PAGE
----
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Project Information

When I purchased my saw, I purchased the dado cartridge and Sawstop throat plate. Honestly, I haven't even used it yet since I didn't want to use the throat plate for one size dado and then have to purchase another the next time I needed a dado (I like the idea of zero clearance for dadoes :) )

I was looking at the Infinity insert (very nice!) but I started thinking, I already have a virgin phenolic, dado throat plate, why not try making it work before plopping down $100 for an aluminum insert that will do the same thing.

Honestly, I surprised that I have not been able to find anyone else who has done one online! All the "hard" machining is already done on the bottom of the plate, it was pretty straight forward!

Now I only plan to use this for dado's and use the stock plate for regular blades so all of the inserts I made don't have a slot for the guard/spiltter. I used the regular blade on this first one since that was in the saw. I cut 14 inserts, over-sized, but still need to shape the ends on all of them.

I know this is nothing new (dovetail hardboard insert) but wanted to show that you can use a standard insert and with a little time, make a nice insert.

Thanks for looking!

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Comments

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108 Posts
very nicely done. I have the same dilemma, with my sawstop and dadoe brake and insert. Now I have that problem solved…thank you
 

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431 Posts
How'd you cut out the large dovetail? That's basically what it is….. table saw or router table?
 

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118,619 Posts
Good idea ,how did you do ?
 

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138 Posts
Originally I was planning to use just the router table and I wanted to stop the insert like the Infinity one. I was having a hard time routing it and it seems like no matter how I fed it, it was grabbing. So I went inside and took a break and then "take 2".

Here's what I did:

Put a full dado stack in the saw with cartridge and adjusted the spacing on the brake (first time doing that, a bit tedious). I leveled the insert and ran the full stack as high as it would go into the insert so I knew what I had to work with for maximum width.

After that I removed all the hardware and set screws from the insert.

Once I had the opening from the stack, I planned to make a lip of about a 1/4" for the insert to sit on it with a full stack.

I started routing out the waste with a straight bit and trying to stop it, but I was having a hard time. Eventually I decided to just run the insert the full length of the insert and ran it through the table saw with a rip blade and removed the waste. If I had the dado installed, I would have just used that.

After removing the waste and having 90° edges, I just set a dovetail bit in the router table and started taking light passes until the depth and sides were angled.

I made a few test cuts for the inserts and started cutting up some 1/4" tempered hardboard at a 14° angle.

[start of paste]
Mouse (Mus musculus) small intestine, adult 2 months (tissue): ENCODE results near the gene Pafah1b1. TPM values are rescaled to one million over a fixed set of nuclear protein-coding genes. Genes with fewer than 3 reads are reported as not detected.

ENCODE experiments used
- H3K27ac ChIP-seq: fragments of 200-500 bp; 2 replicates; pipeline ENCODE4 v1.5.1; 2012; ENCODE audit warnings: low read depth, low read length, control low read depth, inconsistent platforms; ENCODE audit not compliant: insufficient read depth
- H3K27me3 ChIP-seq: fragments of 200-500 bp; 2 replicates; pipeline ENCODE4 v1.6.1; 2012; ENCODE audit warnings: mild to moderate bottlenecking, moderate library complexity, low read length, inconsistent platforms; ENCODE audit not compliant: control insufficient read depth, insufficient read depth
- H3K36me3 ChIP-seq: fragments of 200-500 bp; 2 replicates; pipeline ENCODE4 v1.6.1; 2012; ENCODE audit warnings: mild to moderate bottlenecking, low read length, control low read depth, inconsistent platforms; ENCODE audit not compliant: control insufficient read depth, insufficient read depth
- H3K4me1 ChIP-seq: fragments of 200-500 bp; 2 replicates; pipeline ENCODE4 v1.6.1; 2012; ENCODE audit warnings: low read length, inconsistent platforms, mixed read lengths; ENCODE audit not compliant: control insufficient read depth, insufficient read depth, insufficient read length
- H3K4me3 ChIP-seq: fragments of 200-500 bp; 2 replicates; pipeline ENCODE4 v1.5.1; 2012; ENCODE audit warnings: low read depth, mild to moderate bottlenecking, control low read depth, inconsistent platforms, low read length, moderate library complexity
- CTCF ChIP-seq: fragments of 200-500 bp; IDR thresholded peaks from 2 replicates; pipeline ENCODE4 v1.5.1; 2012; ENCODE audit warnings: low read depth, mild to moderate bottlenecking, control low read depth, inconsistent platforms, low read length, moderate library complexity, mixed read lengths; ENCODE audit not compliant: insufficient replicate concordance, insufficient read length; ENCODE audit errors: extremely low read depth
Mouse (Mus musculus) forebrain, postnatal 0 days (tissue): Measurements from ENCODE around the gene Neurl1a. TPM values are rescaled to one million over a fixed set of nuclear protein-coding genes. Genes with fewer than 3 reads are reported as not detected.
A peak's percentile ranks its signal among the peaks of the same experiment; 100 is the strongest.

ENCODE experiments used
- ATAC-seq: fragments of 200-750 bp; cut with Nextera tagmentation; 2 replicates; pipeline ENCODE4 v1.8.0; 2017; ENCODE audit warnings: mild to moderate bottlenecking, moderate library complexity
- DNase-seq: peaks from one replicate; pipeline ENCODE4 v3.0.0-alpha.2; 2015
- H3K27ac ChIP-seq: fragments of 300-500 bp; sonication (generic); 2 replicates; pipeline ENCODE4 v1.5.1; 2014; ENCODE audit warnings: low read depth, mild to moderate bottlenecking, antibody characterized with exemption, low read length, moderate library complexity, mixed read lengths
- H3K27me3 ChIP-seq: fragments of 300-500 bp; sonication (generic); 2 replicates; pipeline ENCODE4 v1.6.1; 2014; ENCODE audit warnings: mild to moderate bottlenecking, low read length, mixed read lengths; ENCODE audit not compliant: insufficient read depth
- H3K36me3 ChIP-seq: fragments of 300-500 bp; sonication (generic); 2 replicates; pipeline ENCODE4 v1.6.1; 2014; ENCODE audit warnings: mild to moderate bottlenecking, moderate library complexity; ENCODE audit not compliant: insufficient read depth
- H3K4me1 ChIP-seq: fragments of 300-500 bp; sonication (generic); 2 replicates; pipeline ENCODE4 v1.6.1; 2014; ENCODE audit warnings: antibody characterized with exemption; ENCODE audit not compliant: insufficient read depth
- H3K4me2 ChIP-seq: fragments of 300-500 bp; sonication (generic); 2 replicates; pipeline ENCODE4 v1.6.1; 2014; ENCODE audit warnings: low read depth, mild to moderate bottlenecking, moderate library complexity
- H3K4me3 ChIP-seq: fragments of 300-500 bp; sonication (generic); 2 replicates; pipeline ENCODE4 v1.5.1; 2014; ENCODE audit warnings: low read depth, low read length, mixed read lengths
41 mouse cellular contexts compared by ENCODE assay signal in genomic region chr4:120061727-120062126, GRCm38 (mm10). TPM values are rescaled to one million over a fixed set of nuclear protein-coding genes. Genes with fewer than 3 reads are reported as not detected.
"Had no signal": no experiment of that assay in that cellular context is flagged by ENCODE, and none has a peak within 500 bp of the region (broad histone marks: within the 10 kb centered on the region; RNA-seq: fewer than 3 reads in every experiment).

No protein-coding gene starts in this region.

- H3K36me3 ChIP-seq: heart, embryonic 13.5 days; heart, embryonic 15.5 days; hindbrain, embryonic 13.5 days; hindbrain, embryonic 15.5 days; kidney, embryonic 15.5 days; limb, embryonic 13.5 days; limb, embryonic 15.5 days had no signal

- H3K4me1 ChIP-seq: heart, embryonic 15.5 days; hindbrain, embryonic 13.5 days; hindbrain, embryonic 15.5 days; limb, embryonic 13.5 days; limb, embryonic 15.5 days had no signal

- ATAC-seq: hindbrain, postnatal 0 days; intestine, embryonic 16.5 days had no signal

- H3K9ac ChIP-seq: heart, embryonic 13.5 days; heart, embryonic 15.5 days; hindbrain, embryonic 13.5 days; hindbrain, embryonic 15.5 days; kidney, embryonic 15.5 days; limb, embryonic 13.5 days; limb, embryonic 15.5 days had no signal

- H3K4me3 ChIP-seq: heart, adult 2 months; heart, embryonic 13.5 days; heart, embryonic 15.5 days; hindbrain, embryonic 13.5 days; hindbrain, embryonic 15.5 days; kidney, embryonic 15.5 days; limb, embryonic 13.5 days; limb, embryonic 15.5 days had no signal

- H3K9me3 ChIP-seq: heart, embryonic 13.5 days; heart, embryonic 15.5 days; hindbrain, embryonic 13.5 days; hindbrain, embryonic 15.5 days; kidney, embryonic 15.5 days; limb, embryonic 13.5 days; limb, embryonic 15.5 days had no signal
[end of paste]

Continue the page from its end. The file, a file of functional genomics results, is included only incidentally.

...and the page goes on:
The only piece that I had to remove from the stock insert was the set screw for the front to back slop (see the last picture) The original insert was a little sloppy, but when I cut and sanded the hardboard, I just took a few extra seconds to make sure it fit tight and it took out any play front to back.

I hope that helps.

Thanks guys!
 

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449 Posts
Absolutely wonderful idea, definitely going to do this one for myself.
 

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7,085 Posts
Great idea! When I get a dado set for my Sawstop, I'll have to "borrow" your idea!
 

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1,725 Posts
Nice idea. Something else for my project list. (-:
 

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2,199 Posts
Great idea that Iʻm going to have to try for my saw.

Thanks for sharing.
 

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67 Posts
This is great and gives me some good ideas. next time i have some free time I know what my next little project is going to be. thanks for sharing this with us.
 

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10 Posts
Shared your insert idea over at the Canadian woodworking site. Will have to copy this once I get my shop set up.
Thanks.
 

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756 Posts
Nice job. Looks like you used the dado throat plate. Do you think it would work as well with the standard throat plate, or would that be too weak since it's split on the back side?
 

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138 Posts
Rob - Personally, I would think it would be a little too flimsy with the standard insert and the split in the back.
 

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175 Posts
If I understand right the left and right halves of the phenolic plate are connected by very thin and narrow bridge? Isn't the whole construction a bit flimsy ?
 

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138 Posts
Flimsy? ..hmm…not at all..not even a little bit..it may look deceiving in the pictures..you have to use the dado insert.
 

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175 Posts
On the last picture it looks like only a third or so of the original thickness left, but as it held up 3 years it should be enough.
 
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